Combat comprises of basic slashes, archery and magical projectiles. With Fighter, Strider and Mage along with their upgraded hybrid vocations. What sets this game apart is the grabbing and climbing mechanic. Giants be climbed on fully and this makes for an easier time in attacking their weak points. Unfortunately, enemies shake far too much and stamina drains an annoying rate. The stamina system would be ideal if even minor special moves and running didn't drain it so fast. After, your stamina has been depleted, the Arisen stops in the middle of battle to catch breath for at least four seconds unless a pawn helps you out. Enemies also do their best to attack you from off-screen and bosses often have an ungodly amount of health. Every time you receive the satisfaction of felling a behemoth the game throws unfairly superpowered bandits capable of ending you in a single combo. It also doesn't help that aiming both as a mage and an archer is poorly executed.
Speaking of pawns, they are basically followers like in other RPGs except here they more or less essential. Your main pawn is your only constant one who levels with you. The other two needs to be replaced from time to time either by speaking with travelling pawns or by accessing the Rift, a dimension of pawns only. Your main pawn can also be uploaded to the servers if you are connected online gaining knowledge and assisting others as well as exchanging gifts. When you are not connected online, however, the game gives you an illusion that the pawn assisted some other Arisen. Pawns at first may seem like the ideal A.I. controlled party members but you'll soon be wishing you had full control over them. They rarely respond to the 'retreat' command, instead, deciding to fend themselves against mighty foes and getting killed in the process. They also never keep their mouths from ranting about the same exact tips over and over again.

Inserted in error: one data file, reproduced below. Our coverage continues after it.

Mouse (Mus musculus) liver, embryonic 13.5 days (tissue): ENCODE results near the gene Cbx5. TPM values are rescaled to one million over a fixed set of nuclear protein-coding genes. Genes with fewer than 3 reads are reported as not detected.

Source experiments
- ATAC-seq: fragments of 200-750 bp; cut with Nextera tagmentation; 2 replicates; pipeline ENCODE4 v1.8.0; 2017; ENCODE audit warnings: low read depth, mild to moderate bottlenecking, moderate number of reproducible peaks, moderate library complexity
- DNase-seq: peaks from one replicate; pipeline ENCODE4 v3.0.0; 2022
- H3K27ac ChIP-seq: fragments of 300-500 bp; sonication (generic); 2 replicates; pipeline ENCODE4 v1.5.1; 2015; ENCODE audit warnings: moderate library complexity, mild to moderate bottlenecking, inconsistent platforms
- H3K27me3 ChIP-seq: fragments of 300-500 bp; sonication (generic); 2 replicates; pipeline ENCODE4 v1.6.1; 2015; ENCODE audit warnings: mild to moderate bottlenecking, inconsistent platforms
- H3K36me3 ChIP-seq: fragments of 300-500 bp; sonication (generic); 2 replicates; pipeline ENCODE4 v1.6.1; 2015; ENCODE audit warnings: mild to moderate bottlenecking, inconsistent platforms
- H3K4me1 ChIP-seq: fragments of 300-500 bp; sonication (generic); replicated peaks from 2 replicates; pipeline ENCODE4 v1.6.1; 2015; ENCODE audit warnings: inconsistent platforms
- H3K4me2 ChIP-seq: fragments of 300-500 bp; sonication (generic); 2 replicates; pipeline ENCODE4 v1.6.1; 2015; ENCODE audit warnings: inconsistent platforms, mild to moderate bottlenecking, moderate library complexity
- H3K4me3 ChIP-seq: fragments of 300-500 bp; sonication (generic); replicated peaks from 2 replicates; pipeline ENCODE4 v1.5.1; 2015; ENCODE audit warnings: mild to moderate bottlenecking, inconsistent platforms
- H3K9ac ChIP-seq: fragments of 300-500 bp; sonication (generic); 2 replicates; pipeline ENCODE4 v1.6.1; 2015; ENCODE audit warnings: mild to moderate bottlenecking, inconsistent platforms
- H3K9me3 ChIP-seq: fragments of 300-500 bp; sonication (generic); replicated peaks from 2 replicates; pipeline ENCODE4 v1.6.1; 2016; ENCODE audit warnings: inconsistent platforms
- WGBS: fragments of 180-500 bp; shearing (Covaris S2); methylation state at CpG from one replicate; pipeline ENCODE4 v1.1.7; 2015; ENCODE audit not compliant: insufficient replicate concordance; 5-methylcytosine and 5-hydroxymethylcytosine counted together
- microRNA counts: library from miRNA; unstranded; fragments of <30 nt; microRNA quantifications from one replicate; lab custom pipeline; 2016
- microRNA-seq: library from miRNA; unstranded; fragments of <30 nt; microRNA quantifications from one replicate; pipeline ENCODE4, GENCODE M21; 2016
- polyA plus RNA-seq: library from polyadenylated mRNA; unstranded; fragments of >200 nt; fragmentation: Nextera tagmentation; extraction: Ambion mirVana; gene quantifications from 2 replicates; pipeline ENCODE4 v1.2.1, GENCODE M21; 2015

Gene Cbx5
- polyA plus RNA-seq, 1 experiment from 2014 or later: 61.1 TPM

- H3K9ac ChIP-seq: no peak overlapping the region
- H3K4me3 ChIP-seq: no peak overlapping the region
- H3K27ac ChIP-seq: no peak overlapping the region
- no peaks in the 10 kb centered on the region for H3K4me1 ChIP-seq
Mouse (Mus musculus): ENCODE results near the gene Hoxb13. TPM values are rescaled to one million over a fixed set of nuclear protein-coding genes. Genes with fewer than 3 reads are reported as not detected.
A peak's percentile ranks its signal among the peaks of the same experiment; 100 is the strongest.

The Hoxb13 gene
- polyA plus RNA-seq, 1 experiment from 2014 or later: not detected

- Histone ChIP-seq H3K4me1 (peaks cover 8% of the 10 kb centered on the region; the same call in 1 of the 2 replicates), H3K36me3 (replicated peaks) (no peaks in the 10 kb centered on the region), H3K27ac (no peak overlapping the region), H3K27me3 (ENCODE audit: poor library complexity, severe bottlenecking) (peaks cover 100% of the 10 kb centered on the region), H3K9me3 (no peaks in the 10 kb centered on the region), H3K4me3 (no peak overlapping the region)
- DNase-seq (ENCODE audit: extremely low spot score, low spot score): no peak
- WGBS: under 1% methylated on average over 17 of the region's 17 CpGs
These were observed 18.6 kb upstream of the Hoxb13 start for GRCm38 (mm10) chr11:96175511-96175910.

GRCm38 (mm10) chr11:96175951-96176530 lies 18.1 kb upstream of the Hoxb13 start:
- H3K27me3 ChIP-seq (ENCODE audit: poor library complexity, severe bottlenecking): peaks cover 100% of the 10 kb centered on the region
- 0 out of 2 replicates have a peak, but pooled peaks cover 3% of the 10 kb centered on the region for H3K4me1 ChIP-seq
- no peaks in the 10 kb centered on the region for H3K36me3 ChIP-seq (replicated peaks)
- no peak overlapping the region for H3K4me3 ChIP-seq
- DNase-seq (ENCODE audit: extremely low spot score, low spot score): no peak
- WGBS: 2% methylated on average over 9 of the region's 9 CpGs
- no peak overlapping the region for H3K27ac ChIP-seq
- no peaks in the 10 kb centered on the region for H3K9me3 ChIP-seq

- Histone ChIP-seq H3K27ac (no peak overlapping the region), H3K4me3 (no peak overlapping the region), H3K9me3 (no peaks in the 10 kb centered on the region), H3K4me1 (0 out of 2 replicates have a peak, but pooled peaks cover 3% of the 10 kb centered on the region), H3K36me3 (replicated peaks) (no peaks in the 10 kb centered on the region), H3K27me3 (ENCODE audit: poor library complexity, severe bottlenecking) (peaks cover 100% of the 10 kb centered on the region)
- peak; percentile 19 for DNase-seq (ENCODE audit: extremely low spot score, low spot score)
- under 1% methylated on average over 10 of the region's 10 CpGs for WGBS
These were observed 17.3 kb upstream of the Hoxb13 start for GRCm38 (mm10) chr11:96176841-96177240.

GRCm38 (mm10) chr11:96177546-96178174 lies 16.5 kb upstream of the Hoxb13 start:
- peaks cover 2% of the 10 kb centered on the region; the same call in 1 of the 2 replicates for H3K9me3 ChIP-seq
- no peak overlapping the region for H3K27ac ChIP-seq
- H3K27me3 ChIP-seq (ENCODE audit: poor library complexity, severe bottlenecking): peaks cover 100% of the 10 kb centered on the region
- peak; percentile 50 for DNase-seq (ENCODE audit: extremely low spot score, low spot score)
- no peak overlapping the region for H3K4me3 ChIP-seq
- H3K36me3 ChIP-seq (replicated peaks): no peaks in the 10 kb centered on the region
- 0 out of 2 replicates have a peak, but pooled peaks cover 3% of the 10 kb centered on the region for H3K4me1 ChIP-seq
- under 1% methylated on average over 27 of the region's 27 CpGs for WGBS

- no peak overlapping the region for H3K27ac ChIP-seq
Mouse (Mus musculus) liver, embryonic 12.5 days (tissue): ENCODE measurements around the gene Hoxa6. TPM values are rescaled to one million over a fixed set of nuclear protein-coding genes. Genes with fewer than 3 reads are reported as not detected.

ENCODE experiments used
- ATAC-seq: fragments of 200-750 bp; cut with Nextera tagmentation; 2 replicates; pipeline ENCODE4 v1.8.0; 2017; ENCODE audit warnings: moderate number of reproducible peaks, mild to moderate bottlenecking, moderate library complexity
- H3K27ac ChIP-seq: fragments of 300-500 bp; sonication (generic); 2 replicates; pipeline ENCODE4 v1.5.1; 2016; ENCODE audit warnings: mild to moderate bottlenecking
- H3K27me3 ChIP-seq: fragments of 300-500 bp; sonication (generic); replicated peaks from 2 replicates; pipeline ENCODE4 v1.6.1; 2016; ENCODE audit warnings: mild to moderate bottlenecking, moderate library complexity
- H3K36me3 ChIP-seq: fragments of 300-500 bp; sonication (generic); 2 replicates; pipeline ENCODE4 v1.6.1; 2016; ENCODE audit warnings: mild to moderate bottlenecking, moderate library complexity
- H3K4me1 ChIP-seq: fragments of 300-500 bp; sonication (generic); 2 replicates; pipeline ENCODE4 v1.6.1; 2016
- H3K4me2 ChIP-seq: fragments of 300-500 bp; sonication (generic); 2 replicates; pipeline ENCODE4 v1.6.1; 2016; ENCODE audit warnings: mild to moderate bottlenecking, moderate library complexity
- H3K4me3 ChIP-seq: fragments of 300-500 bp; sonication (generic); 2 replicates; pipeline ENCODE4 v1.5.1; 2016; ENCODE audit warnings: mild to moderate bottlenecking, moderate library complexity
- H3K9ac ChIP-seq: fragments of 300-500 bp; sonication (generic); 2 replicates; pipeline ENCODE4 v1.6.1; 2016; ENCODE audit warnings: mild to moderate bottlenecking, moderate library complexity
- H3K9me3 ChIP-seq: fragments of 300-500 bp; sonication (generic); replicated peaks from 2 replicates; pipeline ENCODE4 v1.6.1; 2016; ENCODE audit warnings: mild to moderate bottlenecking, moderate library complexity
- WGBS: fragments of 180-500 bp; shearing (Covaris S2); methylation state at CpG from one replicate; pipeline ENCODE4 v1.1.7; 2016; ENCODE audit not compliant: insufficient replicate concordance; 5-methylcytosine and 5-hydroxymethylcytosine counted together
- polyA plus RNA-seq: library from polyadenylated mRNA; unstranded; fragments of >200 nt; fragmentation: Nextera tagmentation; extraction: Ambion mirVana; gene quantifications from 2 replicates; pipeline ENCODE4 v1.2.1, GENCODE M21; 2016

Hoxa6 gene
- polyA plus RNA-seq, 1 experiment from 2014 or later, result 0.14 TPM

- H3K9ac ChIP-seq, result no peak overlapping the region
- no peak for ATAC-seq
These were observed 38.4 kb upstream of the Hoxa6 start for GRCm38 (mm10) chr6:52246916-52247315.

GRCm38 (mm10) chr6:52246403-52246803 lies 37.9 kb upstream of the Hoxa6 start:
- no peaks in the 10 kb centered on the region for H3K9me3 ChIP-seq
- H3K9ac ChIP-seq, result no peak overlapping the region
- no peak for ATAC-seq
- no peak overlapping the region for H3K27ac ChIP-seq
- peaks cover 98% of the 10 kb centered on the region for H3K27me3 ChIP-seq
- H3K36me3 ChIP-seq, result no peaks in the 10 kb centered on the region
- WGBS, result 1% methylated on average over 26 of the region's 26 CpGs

For an open world game with no mounts Dragon's Dogma stupidly lacks a default fast travel feature. You can make your own fast travel points with Port Crystals in conjunction with Ferrystones but these are extremely rare and expensive. Trudging through the same bland environment where fixed enemy encounters await you every 10 meters gets tedious and serves only as padding.When it's nighttime though, the routine changes fairly. You'll need a lantern to see clearly, though only to a certain extent, and most enemies are replaced with stronger variants. It does present a daunting feeling and you'll be wishing for the sun to rise faster at lower levels.